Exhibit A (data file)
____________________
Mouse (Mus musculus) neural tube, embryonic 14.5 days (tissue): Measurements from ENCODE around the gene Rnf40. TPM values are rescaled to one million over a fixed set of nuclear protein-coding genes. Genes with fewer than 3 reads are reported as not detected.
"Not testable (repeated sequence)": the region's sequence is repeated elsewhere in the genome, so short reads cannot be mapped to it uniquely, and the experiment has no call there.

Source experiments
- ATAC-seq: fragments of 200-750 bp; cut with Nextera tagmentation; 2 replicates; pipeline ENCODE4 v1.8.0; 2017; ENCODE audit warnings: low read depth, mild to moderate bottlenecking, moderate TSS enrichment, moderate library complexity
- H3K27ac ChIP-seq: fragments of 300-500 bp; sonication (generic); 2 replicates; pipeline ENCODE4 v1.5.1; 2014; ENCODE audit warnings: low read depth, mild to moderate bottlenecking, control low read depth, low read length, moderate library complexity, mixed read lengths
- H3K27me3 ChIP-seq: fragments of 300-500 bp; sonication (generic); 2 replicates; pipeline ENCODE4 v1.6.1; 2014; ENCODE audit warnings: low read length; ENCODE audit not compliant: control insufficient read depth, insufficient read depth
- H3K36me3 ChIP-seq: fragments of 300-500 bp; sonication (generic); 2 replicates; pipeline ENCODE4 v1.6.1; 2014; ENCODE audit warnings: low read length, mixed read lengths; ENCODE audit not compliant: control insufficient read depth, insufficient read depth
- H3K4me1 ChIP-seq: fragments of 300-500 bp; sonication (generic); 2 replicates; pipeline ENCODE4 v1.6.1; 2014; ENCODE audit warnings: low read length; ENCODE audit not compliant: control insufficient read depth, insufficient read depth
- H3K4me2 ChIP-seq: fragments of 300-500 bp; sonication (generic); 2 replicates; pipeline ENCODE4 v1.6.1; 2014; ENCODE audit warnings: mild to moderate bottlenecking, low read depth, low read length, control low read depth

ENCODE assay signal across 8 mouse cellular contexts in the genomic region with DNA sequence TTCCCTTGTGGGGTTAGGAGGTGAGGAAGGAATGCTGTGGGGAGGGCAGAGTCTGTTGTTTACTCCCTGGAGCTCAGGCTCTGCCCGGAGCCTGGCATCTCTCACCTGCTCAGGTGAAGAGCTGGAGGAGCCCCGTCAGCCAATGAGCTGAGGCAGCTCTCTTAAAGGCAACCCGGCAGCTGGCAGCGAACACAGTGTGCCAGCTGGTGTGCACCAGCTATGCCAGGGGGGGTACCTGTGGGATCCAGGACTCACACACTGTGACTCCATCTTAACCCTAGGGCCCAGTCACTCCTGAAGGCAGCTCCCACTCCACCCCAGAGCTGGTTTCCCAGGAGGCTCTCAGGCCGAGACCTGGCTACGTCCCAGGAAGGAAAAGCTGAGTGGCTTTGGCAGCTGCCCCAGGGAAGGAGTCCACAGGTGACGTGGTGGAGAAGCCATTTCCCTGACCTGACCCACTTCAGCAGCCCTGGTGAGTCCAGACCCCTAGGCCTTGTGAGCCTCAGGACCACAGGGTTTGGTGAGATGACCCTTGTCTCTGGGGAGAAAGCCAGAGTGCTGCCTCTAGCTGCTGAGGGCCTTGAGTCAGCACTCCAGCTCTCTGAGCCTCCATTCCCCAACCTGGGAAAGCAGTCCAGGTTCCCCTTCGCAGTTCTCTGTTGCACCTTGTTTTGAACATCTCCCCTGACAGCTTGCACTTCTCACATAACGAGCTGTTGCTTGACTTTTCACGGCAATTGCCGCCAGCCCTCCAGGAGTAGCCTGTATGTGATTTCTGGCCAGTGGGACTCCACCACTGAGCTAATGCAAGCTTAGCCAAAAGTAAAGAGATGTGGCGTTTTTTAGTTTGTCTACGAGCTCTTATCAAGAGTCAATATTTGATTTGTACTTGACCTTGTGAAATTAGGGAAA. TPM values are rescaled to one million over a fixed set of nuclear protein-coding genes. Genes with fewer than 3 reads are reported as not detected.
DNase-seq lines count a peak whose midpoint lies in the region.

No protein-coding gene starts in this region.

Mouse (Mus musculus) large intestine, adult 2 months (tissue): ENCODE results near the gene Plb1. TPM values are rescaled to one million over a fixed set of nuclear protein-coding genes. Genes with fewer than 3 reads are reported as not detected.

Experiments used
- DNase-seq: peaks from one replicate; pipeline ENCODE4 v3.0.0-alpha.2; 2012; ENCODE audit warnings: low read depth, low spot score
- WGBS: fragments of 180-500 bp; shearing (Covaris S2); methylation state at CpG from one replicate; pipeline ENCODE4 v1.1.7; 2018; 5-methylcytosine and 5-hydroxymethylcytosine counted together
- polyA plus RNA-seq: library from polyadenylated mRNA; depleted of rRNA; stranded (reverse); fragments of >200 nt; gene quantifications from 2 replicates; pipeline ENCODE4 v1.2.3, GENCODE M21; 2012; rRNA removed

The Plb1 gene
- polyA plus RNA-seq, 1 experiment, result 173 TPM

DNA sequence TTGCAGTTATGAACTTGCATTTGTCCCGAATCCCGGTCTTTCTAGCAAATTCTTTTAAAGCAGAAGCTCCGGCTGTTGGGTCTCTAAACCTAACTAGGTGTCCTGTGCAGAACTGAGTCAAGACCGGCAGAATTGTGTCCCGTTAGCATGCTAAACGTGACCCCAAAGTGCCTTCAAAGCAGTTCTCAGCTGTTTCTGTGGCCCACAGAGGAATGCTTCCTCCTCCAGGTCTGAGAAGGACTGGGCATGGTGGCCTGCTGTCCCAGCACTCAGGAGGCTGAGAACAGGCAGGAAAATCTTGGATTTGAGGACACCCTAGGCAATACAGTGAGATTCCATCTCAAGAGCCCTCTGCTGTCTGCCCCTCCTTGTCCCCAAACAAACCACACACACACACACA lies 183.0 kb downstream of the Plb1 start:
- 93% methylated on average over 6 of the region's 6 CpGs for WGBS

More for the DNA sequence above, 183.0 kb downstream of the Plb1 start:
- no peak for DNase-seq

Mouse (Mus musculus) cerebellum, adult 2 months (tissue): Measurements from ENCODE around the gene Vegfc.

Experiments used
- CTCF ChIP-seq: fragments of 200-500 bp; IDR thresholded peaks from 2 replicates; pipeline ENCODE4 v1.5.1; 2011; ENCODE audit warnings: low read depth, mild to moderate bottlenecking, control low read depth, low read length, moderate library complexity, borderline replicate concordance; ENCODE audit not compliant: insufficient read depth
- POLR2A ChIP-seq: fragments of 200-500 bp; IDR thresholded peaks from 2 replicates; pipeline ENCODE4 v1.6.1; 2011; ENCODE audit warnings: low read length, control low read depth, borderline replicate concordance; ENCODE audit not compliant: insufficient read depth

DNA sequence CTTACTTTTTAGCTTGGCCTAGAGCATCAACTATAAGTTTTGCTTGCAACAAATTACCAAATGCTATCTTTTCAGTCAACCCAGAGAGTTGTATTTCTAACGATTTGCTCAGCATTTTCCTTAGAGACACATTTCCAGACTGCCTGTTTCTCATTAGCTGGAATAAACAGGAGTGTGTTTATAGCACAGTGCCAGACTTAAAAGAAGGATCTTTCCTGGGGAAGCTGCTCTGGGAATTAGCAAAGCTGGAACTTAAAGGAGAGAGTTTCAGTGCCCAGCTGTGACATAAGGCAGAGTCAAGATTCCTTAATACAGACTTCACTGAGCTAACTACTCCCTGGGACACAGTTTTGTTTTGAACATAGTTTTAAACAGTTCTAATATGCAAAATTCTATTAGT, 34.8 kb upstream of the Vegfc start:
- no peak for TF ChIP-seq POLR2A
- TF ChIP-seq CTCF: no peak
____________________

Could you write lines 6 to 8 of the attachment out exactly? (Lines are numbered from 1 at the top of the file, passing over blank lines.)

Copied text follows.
- H3K27me3 ChIP-seq: fragments of 300-500 bp; sonication (generic); 2 replicates; pipeline ENCODE4 v1.6.1; 2014; ENCODE audit warnings: low read length; ENCODE audit not compliant: control insufficient read depth, insufficient read depth
- H3K36me3 ChIP-seq: fragments of 300-500 bp; sonication (generic); 2 replicates; pipeline ENCODE4 v1.6.1; 2014; ENCODE audit warnings: low read length, mixed read lengths; ENCODE audit not compliant: control insufficient read depth, insufficient read depth
- H3K4me1 ChIP-seq: fragments of 300-500 bp; sonication (generic); 2 replicates; pipeline ENCODE4 v1.6.1; 2014; ENCODE audit warnings: low read length; ENCODE audit not compliant: control insufficient read depth, insufficient read depth